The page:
"CBP is committed to preserving the civil rights and civil liberties of those

      who carry US passport. "

      Strictly speaking, that means the majority of US citizens can F.O. too, not having a US passport...

  3. Jared Vanderbilt

    Would be ok with search and copy if ...

    CBP would keep the data confidential ... but you know it's destined for an improperly configured AWS server.

    1. Anonymous Coward
      Anonymous Coward

      Re: Would be ok with search and copy if ...

      No it is going into that $2 billion data center in Utah.

    2. GBE

      Would be ok with search and copy if ...

      but you know it's destined for an improperly configured AWS server.

      AFAICT, that's eventually true for every bit of data outside of Microsoft and Google (and decent percentage of data inside too).

  4. redpawn Silver badge

    Good Citizens stay in Texas,

    they don't consort with ferrinners. Any trustworthy American would never leave the country except to invade, I mean liberate a future ally. Traveling Americans must be investigated for the security of the republic. Non Russian ferrinners must not have any privacy.

  5. sanmigueelbeer Silver badge

    tightened its rules for when agents can pull data from phones and computers.

    tightened its rules for when agents can pull data from phones and computers.

    Translation: We're running out HDD disk space. So stop copying those porn, OK.

    Americans will be safer when time and resources are spent on searching people with an actual cause.

    CBP: Hey, you with a rag around your head. Yes, you. Come over here to be searched.

    Donald Trump: I have a bandage around my head, you moron.

  6. Weiss_von_Nichts
    Megaphone

    Someone call the RIAA, fast!

    Illicit file sharing! Also "Copying of Intellectual property!" "Denying the artists rights of fair compensation". OMG! Think of the children!!

  7. Anonymous Coward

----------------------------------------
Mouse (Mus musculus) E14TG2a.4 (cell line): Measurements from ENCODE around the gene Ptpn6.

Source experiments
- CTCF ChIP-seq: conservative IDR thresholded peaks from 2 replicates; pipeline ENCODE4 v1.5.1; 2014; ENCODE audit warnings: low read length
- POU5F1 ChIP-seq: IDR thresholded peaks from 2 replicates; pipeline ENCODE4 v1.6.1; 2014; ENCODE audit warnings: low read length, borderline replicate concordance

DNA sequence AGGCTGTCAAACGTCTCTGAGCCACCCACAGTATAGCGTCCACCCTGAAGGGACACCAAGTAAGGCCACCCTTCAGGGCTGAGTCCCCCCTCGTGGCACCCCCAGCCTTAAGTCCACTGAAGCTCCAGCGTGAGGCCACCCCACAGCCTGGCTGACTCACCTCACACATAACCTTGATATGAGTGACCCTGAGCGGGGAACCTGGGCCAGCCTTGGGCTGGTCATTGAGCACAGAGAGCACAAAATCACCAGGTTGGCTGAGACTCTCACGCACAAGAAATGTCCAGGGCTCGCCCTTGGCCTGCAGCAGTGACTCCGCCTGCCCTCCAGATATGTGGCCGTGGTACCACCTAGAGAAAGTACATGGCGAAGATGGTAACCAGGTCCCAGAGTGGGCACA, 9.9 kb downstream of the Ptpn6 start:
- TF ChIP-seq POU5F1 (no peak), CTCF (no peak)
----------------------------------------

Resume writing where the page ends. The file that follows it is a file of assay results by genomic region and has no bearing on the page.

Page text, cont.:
Anonymous Coward

    America Fuck Yeah

    Maybe time to boycott the Land-of-the-Free folks.

    There's plenty of other 'interesting' places to visit.

    Plus, as regards moving there for career or work?

    Better to research the downsides as there's many!

    1. Anonymous Coward
      Anonymous Coward

      Re: America Fuck Yeah

      That time came a loooong time ago!

      1. Anonymous Coward
        Anonymous Coward

        Re: America Fuck Yeah

        I've just turned down a lucrative senior job over in the US, it's just too dodgy and I don't trust the US authorities.

        I can just picture myself trying to get through customs without a smartphone/computer/ social media accounts etc. I'd probably never see the light of day again.

  8. Anonymous Coward
    Anonymous Coward

    I don't even know why they bother, nobody is going to be stupid enough to enter America with anything incriminating anyway, at least not what they claim to be looking for.

    "reasonable suspicion" can be translated as not white or foreign.

    I suppose it's a step in the right direction though.

    1. Mark 85 Silver badge

      Exactly... why bring it with you when you can buy, rent, or steal the same item or even a better one?

      1. Anonymous Coward
        Anonymous Coward

        item <> data

    2. Doctor Syntax Silver badge

      "reasonable suspicion" can be translated as not white or foreign breathing

      FTFY

  9. DanceMan
    FAIL

    "Reasonable"

    There's your problem.

    We've all encountered that portion of border and customs personnel who have their own definition of "reasonable."

  10. Anonymous Coward
    Anonymous Coward

    A couple of questions.

    1. What do they use to copy things?

    2. Is there malware that will mess up the either the copy program or what is copied, preferably both after a time delay?

    3. Can the malware in 2 infect the whole system?

    Need I say more.

    1. Anonymous Coward
      Anonymous Coward

      It's nice idea but I would be prepared for a full cavity search if you did and a week of walking like a true American cowboy.

      1. Charles 9 Silver badge

        "It's nice idea but I would be prepared for a full cavity search if you did and a week of walking like a true American cowboy."

        Oh? What if you act like you're GETTING OFF on it?

    2. This post has been deleted by its author

    3. Pig Dog Bay
      Big Brother

      1. What do they use to copy things?

      My guess would be direct WiFi to WiFi file copy. They would need to install an app on the 'suspects' device and then that would transfer files directly to an Agents device over a direct WiFi link.

    4. Anonymous Coward
      Anonymous Coward